Background: Distinguishing peritonsillar abscess (PTA) from peritonsillar cellulitis using clinical assessment is challenging as many features overlap for both conditions, and physical examination is only about 75% sensitive and 50% specific for diagnosing PTA. The primary objective of this systematic review was to determine the test characteristics of ultrasound for diagnosing PTA when compared to a reference standard of computed tomography or acquisition of pus via needle aspiration or incision and drainage.
Methods: This systematic review was performed in accordance with the Preferred Reporting Items for a Systematic Review and Meta-analysis of Diagnostic Test Accuracy (PRISMA-DTA) guidelines. We searched seven databases from 1960 to November 2022. Two independent reviewers completed study selection, data extraction, and QUADAS-2 risk-of-bias assessment. We used a bivariate random-effects model to calculate pooled sensitivity, specificity, positive likelihood ratio (LR+), and negative likelihood ratio (LR-). We also conducted subgroup analyses on radiology ultrasound compared to point-of-care ultrasound (POCUS) and intraoral compared to transcervical scanning techniques.
Results: From 339 citations, we identified 18 studies for inclusion. Because one study only reported positive cases of PTA (thereby preventing the calculation of specificity), it was excluded from the analysis, so the analysis included a total of 17 studies with 812 patients, of whom 541 had PTA. Pooled bivariate sensitivity was 86% (95% confidence interval [CI] 78%-91%), specificity 76% (95% CI 67%-82%), LR+ 3.51 (95% CI 2.59-4.89), and LR- 0.19 (95% CI 0.12-0.30). On subgroup analysis, radiology-performed ultrasound had a sensitivity and specificity of 89% and 71%, compared to POCUS, which had a sensitivity and specificity of 74% and 79%. Comparing the two different techniques, intraoral had a sensitivity and specificity of 91% and 75% while transcervical had a sensitivity and specificity of 80% and 81%.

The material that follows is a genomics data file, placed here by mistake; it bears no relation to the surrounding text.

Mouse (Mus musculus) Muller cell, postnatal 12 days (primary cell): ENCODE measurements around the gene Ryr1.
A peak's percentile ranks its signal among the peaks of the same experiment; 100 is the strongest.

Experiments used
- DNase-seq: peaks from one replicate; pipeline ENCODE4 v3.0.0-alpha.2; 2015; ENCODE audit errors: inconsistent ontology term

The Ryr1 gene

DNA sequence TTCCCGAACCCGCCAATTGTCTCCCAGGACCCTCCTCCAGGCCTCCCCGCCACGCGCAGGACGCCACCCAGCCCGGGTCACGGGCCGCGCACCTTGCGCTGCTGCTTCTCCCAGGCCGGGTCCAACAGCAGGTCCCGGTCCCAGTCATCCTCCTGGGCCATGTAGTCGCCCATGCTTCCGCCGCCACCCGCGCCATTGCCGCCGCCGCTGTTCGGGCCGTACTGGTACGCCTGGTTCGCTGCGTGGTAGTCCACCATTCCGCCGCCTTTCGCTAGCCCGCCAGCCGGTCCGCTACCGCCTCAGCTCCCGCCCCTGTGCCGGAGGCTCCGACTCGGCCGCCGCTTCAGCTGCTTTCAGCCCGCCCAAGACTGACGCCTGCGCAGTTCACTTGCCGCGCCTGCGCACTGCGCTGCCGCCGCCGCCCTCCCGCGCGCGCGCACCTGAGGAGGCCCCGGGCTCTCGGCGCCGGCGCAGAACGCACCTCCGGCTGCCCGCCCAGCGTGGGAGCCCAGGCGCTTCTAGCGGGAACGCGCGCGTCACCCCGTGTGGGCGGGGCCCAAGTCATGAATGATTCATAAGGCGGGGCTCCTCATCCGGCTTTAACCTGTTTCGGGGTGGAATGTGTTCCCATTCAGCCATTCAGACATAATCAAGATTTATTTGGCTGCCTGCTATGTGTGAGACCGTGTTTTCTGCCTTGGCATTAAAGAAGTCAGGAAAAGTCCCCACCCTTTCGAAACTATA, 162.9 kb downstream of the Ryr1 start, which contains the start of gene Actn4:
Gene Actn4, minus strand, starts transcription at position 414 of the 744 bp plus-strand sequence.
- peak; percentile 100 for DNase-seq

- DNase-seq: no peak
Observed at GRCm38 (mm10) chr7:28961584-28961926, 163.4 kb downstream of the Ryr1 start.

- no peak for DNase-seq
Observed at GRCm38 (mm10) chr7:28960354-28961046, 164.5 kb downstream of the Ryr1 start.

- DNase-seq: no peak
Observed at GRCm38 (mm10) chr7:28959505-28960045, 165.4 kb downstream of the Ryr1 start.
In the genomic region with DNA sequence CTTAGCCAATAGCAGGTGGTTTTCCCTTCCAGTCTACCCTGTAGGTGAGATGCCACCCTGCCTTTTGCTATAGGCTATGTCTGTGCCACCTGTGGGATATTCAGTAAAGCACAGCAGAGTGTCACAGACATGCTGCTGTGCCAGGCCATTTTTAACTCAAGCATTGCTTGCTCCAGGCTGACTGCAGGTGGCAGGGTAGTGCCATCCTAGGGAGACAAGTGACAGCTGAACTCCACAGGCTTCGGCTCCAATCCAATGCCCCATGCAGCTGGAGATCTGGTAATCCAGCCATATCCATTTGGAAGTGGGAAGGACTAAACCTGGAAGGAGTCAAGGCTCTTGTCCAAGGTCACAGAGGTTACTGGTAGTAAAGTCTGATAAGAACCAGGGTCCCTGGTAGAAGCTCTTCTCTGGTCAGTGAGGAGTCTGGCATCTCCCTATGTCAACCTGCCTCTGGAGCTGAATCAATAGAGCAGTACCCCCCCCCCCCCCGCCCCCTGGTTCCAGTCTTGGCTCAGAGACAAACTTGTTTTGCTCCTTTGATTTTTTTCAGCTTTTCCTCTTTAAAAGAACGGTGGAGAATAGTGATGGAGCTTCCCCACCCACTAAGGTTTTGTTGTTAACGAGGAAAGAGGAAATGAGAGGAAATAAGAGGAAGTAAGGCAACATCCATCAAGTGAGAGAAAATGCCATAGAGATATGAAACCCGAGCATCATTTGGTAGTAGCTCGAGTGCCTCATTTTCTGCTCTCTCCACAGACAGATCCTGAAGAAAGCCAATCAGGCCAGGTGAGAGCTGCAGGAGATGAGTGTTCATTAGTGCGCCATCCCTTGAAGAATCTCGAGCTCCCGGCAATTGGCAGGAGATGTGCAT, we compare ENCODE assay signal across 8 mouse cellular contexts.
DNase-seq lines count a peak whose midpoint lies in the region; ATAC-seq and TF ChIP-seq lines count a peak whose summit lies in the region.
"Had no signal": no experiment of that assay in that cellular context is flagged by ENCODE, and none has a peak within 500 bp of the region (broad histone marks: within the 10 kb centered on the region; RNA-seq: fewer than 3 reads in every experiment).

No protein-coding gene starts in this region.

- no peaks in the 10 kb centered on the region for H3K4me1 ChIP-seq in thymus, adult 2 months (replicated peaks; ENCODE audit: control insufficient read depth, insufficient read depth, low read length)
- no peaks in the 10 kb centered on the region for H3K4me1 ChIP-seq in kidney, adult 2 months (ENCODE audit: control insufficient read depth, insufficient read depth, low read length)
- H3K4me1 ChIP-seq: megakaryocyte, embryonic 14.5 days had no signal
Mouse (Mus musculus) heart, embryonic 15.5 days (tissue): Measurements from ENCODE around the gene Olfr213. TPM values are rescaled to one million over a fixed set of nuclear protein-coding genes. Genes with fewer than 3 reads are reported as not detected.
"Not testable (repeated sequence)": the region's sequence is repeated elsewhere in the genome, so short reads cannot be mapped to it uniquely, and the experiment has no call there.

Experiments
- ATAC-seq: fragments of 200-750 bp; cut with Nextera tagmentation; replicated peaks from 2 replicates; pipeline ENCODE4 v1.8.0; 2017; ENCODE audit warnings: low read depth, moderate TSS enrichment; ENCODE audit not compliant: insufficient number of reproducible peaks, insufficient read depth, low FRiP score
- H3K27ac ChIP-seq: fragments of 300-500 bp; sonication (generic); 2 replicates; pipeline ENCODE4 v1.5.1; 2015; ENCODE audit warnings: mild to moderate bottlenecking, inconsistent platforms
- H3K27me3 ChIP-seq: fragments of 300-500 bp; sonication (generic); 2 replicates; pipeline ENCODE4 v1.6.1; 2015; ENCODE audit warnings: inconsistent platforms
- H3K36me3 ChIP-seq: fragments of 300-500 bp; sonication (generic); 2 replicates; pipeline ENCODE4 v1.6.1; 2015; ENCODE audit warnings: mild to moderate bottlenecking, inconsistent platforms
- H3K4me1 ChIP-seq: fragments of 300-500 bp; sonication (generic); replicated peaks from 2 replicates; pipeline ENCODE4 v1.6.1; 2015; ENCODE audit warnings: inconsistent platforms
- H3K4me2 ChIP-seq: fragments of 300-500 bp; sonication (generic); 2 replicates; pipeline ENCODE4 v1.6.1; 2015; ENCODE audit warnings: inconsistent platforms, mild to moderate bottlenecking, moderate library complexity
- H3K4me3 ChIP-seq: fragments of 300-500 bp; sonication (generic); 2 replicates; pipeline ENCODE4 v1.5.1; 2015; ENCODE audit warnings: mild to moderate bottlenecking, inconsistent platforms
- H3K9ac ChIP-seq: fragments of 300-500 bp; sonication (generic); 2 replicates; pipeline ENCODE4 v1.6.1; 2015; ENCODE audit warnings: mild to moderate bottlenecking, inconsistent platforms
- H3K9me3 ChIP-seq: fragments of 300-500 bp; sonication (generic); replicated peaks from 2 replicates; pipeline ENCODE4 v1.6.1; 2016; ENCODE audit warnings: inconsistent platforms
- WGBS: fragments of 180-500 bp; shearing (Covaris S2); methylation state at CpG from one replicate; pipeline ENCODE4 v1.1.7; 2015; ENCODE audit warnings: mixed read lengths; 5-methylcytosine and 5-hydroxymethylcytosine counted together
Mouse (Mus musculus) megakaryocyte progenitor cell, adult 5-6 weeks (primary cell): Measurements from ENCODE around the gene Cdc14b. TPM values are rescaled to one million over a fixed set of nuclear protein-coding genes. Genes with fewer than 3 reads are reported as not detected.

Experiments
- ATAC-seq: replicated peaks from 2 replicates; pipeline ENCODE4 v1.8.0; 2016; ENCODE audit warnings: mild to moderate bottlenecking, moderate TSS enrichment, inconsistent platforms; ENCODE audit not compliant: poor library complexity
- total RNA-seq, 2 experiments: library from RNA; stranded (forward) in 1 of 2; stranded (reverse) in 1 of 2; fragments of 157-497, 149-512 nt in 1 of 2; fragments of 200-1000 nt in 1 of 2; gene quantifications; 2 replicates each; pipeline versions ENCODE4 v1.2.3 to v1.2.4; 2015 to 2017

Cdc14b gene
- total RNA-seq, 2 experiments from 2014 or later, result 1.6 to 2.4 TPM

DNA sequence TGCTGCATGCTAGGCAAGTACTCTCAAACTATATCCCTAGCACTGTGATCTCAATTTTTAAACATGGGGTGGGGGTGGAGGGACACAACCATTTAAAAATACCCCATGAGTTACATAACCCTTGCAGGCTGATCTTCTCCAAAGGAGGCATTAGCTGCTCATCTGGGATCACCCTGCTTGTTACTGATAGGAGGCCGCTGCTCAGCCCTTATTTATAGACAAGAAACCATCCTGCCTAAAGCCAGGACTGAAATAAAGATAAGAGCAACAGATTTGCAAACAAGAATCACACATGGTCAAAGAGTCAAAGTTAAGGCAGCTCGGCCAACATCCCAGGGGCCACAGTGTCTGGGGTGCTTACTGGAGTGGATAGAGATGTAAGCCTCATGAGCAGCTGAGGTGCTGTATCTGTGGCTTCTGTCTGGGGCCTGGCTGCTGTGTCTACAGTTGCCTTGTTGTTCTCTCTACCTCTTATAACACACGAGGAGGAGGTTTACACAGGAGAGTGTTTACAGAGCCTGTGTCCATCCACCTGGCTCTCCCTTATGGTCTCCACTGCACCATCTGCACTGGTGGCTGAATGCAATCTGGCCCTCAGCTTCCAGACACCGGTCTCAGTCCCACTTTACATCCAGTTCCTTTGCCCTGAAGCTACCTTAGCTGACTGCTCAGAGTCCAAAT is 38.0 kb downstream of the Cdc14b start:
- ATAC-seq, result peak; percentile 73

Conclusions: Ultrasound demonstrates high sensitivity for ruling out PTA, but it only has moderate specificity for ruling in the diagnosis.
© 2023 The Authors. Academic Emergency Medicine published by Wiley Periodicals LLC on behalf of Society for Academic Emergency Medicine.